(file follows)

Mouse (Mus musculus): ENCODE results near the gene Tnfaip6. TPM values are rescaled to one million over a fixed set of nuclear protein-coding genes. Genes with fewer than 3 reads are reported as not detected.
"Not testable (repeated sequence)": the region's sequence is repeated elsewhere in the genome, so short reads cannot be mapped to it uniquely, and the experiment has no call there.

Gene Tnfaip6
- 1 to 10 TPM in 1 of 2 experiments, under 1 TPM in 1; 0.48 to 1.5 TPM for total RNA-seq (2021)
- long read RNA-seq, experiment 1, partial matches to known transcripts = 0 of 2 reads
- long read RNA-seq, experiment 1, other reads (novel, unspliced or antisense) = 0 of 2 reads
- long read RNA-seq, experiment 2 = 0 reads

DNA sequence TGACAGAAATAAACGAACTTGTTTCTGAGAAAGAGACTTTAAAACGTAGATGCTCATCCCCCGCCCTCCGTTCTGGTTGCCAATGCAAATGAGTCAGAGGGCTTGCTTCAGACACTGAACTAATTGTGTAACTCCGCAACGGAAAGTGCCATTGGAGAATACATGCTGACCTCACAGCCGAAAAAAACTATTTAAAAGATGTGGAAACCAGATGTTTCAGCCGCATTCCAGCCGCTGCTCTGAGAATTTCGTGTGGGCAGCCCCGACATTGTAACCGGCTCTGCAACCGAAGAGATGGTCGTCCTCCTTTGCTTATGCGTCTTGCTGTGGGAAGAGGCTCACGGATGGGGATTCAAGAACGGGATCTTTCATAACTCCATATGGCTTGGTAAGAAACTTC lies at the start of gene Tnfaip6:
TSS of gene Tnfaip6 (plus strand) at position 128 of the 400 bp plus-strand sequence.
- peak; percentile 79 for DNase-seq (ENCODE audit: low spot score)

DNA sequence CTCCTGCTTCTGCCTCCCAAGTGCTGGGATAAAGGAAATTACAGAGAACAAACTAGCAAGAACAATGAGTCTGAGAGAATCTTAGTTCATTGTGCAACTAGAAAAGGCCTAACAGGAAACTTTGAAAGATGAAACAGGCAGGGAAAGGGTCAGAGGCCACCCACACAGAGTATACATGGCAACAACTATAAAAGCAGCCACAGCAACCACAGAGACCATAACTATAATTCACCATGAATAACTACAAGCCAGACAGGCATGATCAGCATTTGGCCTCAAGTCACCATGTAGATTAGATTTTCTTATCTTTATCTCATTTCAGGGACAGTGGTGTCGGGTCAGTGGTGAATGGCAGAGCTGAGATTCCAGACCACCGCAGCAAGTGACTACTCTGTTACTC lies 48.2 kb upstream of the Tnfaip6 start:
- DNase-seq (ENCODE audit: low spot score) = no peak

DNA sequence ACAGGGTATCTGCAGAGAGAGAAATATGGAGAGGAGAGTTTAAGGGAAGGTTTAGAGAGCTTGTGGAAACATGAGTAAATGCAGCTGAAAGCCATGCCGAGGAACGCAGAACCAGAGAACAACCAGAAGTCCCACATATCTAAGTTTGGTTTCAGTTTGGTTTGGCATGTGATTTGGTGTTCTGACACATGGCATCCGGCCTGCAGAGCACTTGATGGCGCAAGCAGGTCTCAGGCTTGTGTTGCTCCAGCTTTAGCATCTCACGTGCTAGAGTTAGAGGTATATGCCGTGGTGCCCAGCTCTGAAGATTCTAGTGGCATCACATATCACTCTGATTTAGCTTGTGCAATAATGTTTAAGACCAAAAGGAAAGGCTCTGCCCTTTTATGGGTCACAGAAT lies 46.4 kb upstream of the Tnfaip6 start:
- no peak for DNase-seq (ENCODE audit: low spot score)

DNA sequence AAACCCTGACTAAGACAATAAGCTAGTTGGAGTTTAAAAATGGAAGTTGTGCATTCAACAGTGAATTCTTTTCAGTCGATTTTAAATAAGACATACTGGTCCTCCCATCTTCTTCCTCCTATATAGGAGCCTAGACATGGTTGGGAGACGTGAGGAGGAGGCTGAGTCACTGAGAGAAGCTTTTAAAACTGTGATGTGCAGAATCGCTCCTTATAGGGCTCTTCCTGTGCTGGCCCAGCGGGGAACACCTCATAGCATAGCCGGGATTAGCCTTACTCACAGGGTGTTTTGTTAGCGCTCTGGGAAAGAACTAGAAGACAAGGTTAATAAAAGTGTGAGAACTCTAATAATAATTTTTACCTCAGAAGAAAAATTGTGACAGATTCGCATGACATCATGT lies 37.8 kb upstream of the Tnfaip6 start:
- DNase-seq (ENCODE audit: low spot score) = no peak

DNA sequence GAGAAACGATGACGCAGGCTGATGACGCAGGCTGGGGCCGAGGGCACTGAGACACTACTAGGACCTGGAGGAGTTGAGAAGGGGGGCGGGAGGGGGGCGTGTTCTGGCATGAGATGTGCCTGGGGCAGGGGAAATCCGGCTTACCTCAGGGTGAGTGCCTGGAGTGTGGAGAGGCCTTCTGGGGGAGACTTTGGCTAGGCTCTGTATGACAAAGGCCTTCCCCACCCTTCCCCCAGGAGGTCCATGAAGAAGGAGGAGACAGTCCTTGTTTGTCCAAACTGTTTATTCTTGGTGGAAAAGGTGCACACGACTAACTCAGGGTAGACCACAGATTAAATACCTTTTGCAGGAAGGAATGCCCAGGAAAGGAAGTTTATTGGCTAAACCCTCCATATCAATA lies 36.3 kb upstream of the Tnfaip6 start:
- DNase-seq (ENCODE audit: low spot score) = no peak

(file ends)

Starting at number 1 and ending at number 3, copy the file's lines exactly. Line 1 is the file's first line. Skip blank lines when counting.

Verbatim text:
Mouse (Mus musculus): ENCODE results near the gene Tnfaip6. TPM values are rescaled to one million over a fixed set of nuclear protein-coding genes. Genes with fewer than 3 reads are reported as not detected.
"Not testable (repeated sequence)": the region's sequence is repeated elsewhere in the genome, so short reads cannot be mapped to it uniquely, and the experiment has no call there.

Gene Tnfaip6